myCallbackFunc(sMessage);

Example 2
This example builds upon the previous one, but this time, you're going to send some additional information to the server and tell it which callback function to call. First, take a look at the PHP file that will be outputting the JavaScript:


var sMessage = "Hello, ";var sName = "
";
(sMessage + sName);

The JavaScript that will be output defines two variables, sMessage and sName; the former is filled with "Hello, ", the latter is assigned the value of the name parameter in the query string. Then, the name of the callback function is out, passing in the concatenation of sMessage and sName (combining server-side data with data passed from the client).
On the client side, the web page contains a textbox and a button:

html>
<head>
<title>Example 2</title>
<script type="text/javascript">//<![CDATA[
function makeRequest(sUrl, oParams) {
for (sName in oParams) {
if (sUrl.indexOf("?") > -1) {
sUrl += "&";
} else {
sUrl += "?";
}
sUrl += encodeURIComponent(sName) + "=" + encodeURIComponent(oParams[sName]);
}
var oScript = document.createElement("script");
oScript.src = sUrl;
document.body.appendChild(oScript);
}
function messageFromServer(sText) {
alert("Loaded from file: " + sText);
}
function getInfo() {
var oParams = {
"name": document.getElementById("txtInput").value, "callback": "messageFromServer"
};
makeRequest("example2js.php", oParams);
} //]]>
</script>
</head>
<body>
<input type="text" id="txtInput" value="Nicholas" />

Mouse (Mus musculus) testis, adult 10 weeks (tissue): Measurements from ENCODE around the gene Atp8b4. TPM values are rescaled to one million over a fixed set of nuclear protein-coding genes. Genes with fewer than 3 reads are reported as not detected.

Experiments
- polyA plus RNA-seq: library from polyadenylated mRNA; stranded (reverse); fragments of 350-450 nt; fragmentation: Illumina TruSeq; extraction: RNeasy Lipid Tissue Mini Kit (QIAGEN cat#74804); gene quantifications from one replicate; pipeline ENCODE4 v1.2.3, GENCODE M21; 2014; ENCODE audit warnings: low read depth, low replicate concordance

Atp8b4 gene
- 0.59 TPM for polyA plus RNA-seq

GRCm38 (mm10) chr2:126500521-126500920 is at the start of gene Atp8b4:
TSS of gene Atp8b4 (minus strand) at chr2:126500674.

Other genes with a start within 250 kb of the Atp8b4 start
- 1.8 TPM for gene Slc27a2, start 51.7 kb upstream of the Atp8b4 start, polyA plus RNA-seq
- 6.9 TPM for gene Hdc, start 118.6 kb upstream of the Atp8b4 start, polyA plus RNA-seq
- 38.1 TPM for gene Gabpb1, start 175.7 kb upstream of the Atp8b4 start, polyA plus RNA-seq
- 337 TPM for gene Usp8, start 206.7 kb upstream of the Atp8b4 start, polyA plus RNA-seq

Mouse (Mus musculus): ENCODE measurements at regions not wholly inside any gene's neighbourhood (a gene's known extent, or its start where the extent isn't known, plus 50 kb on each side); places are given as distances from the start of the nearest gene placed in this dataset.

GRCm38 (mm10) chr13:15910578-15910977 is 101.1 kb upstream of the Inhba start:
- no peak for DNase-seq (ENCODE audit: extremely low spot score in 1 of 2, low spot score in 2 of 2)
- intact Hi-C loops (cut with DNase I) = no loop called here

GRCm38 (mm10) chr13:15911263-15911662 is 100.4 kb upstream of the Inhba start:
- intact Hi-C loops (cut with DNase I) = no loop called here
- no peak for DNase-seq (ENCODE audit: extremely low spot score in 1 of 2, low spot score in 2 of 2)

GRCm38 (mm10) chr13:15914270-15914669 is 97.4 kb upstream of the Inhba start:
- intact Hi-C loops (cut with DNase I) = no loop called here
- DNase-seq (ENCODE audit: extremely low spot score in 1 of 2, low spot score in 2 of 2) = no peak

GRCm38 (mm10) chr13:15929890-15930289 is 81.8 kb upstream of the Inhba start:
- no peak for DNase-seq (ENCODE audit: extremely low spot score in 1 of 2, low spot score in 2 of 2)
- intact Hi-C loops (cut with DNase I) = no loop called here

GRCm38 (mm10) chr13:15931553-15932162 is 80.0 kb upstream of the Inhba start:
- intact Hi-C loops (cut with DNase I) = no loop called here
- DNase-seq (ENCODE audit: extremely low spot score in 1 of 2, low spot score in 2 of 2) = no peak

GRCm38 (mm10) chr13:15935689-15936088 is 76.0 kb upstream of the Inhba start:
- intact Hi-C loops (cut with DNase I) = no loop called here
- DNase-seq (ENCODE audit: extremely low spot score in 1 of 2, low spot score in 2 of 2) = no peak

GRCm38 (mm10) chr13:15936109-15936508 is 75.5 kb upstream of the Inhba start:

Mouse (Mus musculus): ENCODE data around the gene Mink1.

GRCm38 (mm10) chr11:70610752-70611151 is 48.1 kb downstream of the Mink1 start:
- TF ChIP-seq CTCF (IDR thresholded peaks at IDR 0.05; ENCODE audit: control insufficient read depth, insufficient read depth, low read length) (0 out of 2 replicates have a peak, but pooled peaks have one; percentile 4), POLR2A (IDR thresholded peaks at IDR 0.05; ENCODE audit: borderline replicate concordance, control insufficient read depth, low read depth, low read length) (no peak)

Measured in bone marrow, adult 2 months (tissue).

<input type="button" value="Get Info" onclick="getInfo()" />
</body>
</html>

When the button is clicked, the getInfo() method is called, which loads an object with a name parameter (taken from the textbox) and a callback parameter. Then, the makeRequest() function is called, passing in these values. After the script has been loaded, the messageFromServer() function will be called, popping up a message displaying what was received from the server

Drawbacks
Though dynamic script loading is a quick and easy way to establish client-server communication, it does have some drawbacks. For one, there is no feedback once the communication is initiated. If, for example, the file you are accessing doesn't exist, there is no way for you to receive a 404 error from the server. Your site or application may sit, waiting, because the callback function was never called.
Also, you can't send a POST request using this technique, only a GET, which limits the amount of data that you can send. This could also be a security issue: make sure you don't send confidential information such as passwords using dynamic script loading, as this information can easily be picked up from the query string.

2 comments:

Term Papers said...

I have been visiting various blogs for my term papers writing research. I have found your blog to be quite useful. Keep updating your blog with valuable information... Regards

Melisa Marzett said...

Many thanks for your detailed and clearly-described article! You may always utilize our services when you are tired and overwhelmed with regular adding texts to your blog; by clicking here, you will see and hopefully understand how it works!